"Do you allow them to play video games ALL DAY?"
"Don't they have to read 30 minutes each day?"
"You allow them to watch anything they want on tv? Aren't you worried they will watch horror and porn?"
"What about math? No Algebra???"
"But if you don't make them do chores, they'll treat you like a maid and NEVER do ANYTHING!"
"They NEED their rest! If they can stay up as late as they want, when will they sleep?"
"No parental controls on the TV or computer? What about child molesters?"

They just couldn't wrap their heads around the idea that my children simply have CHOICES.

Yes, they may have cake and ice cream for breakfast, but they CHOOSE to make eggs and chicken and a bagel.

Yes, they can play games all day, but they CHOOSE to jump on the trampoline and swim and read and cook and nap.

Yes, they can watch whatever they want on TV, but they CHOOSE to watch SpongeBob and That 70s show and Good Eats!

Yes, they have no chores, but they CHOOSE to clean and help with *many* things around the house—out of love and thoughtfulness and kindness.

Yes, they have no bedtimes, so they sleep when they are tired and get up when they are rested—remember they don't *have* to be up at 6:00am for the bus!

Now, I have been where they are. I was a traditional, conventional parent (as were our own parents). But I changed. I tried something new. I believe that I made the best choice. Because, I believed, there WAS a choice to be made. The biggest thing that pisses me off is that they are coming at this from ONE point of view. They know no other. They've done NO research. They've never even questioned *why* they are doing what they're doing. They simply *DO*. No questions. No explanations. That's just the way it is.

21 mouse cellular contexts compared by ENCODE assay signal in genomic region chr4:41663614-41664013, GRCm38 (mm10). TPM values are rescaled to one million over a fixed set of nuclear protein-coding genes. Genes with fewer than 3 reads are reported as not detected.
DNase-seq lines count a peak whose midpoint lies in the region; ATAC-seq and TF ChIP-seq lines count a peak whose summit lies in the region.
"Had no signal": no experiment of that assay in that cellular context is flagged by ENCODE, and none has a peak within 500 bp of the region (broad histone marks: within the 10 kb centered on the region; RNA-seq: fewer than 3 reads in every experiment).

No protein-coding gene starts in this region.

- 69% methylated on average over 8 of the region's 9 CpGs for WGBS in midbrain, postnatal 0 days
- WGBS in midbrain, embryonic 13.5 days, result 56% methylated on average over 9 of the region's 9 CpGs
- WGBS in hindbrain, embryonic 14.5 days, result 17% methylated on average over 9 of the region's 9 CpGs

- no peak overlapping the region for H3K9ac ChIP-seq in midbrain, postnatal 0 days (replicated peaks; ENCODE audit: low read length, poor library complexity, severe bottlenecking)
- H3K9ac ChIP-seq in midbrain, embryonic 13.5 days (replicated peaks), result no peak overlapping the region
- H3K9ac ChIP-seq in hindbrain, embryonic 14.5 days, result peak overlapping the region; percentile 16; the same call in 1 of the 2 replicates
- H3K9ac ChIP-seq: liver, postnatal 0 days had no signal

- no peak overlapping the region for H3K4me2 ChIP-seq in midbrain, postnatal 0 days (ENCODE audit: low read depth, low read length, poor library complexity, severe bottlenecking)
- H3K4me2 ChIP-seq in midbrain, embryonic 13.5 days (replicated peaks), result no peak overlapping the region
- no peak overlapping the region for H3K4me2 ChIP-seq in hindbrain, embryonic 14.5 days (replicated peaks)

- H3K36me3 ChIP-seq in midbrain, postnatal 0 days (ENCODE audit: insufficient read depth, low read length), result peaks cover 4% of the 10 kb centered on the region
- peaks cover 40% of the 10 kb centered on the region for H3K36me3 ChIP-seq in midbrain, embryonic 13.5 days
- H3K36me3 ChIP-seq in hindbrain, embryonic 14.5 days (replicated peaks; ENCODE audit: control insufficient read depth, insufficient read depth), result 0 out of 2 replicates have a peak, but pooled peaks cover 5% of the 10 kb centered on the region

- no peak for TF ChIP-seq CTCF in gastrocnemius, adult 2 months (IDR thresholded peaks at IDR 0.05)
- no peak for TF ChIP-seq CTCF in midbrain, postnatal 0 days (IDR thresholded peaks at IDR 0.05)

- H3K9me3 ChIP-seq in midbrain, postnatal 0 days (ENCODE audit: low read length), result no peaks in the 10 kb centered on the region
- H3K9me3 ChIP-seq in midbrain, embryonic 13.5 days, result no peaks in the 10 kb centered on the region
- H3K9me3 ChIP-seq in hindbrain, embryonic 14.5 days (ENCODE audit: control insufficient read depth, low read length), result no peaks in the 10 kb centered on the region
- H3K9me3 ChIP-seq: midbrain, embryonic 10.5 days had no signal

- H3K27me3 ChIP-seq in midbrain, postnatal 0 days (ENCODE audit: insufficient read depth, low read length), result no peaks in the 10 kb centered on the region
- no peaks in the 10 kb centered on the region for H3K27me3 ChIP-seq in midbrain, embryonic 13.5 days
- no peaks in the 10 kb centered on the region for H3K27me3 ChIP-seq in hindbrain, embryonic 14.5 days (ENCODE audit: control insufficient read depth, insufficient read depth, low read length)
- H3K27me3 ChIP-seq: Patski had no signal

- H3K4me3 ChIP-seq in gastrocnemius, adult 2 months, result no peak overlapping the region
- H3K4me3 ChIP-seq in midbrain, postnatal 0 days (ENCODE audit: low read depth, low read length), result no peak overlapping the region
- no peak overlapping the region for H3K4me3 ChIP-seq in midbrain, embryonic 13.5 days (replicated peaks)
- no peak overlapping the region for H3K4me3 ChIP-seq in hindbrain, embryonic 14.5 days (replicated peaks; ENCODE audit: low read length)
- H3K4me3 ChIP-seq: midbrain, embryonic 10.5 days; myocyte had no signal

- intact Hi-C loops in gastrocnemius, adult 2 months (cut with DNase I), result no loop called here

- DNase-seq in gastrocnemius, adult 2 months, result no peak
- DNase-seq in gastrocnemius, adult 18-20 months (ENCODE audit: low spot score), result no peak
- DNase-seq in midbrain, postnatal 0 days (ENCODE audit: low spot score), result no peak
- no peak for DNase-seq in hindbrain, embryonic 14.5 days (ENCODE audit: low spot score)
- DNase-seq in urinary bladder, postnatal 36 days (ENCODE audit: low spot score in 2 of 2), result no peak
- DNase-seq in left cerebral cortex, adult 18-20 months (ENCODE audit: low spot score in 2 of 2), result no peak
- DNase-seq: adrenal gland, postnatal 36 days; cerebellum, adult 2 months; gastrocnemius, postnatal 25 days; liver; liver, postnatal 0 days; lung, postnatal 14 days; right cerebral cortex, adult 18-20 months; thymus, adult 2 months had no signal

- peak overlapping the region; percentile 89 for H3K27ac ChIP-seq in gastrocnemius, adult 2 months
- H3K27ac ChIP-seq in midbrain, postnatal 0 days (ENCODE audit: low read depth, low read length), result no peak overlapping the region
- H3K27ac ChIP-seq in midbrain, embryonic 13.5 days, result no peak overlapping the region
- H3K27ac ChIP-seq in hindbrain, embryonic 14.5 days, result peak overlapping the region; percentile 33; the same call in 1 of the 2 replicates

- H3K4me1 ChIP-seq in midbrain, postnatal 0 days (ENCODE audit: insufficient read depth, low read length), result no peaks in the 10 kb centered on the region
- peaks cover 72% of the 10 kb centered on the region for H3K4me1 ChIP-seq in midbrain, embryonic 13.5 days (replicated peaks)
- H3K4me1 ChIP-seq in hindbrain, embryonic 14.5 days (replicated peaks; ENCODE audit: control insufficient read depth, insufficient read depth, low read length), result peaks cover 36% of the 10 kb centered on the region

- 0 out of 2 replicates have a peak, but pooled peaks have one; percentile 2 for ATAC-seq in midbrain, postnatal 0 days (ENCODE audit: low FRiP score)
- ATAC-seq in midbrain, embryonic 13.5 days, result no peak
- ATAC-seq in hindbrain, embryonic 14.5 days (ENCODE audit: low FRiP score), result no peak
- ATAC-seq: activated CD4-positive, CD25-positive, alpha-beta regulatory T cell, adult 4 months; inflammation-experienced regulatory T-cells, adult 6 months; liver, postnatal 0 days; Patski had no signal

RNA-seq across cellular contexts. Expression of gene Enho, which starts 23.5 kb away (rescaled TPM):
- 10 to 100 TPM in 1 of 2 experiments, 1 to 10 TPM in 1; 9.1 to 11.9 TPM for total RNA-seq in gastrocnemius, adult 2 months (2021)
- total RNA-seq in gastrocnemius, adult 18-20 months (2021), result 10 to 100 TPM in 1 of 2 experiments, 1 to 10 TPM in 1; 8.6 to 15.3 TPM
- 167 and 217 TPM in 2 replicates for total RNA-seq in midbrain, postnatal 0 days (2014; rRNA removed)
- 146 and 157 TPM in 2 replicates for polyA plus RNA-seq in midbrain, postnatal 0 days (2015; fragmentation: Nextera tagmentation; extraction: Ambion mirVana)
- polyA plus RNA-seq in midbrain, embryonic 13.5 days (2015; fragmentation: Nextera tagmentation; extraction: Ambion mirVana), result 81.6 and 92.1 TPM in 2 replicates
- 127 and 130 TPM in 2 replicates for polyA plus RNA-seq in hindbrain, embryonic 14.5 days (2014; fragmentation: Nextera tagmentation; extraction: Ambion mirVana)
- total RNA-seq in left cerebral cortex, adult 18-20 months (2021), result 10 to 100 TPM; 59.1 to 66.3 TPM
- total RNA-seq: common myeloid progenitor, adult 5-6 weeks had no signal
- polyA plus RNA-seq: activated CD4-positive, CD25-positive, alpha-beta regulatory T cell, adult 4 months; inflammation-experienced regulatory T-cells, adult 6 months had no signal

*I*, on the other hand, have *been* where they are. I was raised in a very similar manner (and Ben was raised WITH them in the SAME manner). I have been to school. I have sent my child to school. I have substitute taught in school. I have taken my child out of school. And I have decided to unschool. I have BEEN on all sides of the fence, as well as ON it; and I have made the best possible choice that *I* can see to make.

THEY, on the other hand, are still on the same side of the fence (but are quickly making a brick wall out of that rail fence so that their kids can't see us on the FUN side!), with no knowledge of the other possibiilities. They are uninformed and misinformed. HOW can they have an intelligent conversation on any of these issues? Well, they *can't*!

No one chooses to unschool without questioning. That's the nature of the beast. Parents who aren't going to question things—every thing—are not going to unschool. It just won't happen. The radical unschoolers I know are passionate about questioning and learning more. They don't let things rest. They keep looking and asking and thinking about things. They're voracious learners themselves, so they are excellent models for their children.

Those who choose to "go with the flow" and who accept whatever they are told and who refrain from thinking too much will be modeling for their children too.


Kelly Lovejoy
Conference Coordinator
Live and Learn Unschooling Conference

Help for new unschoolers Publication of articles and research is linked here: